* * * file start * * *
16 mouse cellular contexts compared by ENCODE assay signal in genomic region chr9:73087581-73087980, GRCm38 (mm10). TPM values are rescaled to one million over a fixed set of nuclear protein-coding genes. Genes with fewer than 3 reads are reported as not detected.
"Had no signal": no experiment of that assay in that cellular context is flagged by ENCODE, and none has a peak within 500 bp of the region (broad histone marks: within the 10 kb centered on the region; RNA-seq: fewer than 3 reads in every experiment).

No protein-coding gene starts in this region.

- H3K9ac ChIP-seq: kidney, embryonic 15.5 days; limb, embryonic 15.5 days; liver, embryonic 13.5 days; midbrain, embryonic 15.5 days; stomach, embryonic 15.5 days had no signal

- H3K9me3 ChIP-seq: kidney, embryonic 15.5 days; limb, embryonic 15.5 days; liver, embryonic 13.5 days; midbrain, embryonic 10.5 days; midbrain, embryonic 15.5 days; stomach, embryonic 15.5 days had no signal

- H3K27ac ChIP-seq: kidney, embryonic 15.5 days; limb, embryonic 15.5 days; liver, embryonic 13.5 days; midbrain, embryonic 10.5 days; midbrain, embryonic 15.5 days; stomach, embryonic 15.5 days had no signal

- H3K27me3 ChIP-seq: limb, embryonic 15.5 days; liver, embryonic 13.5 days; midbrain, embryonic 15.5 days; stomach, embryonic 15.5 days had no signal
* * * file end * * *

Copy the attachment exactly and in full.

16 mouse cellular contexts compared by ENCODE assay signal in genomic region chr9:73087581-73087980, GRCm38 (mm10). TPM values are rescaled to one million over a fixed set of nuclear protein-coding genes. Genes with fewer than 3 reads are reported as not detected.
"Had no signal": no experiment of that assay in that cellular context is flagged by ENCODE, and none has a peak within 500 bp of the region (broad histone marks: within the 10 kb centered on the region; RNA-seq: fewer than 3 reads in every experiment).

No protein-coding gene starts in this region.

- H3K9ac ChIP-seq: kidney, embryonic 15.5 days; limb, embryonic 15.5 days; liver, embryonic 13.5 days; midbrain, embryonic 15.5 days; stomach, embryonic 15.5 days had no signal

- H3K9me3 ChIP-seq: kidney, embryonic 15.5 days; limb, embryonic 15.5 days; liver, embryonic 13.5 days; midbrain, embryonic 10.5 days; midbrain, embryonic 15.5 days; stomach, embryonic 15.5 days had no signal

- H3K27ac ChIP-seq: kidney, embryonic 15.5 days; limb, embryonic 15.5 days; liver, embryonic 13.5 days; midbrain, embryonic 10.5 days; midbrain, embryonic 15.5 days; stomach, embryonic 15.5 days had no signal

- H3K27me3 ChIP-seq: limb, embryonic 15.5 days; liver, embryonic 13.5 days; midbrain, embryonic 15.5 days; stomach, embryonic 15.5 days had no signal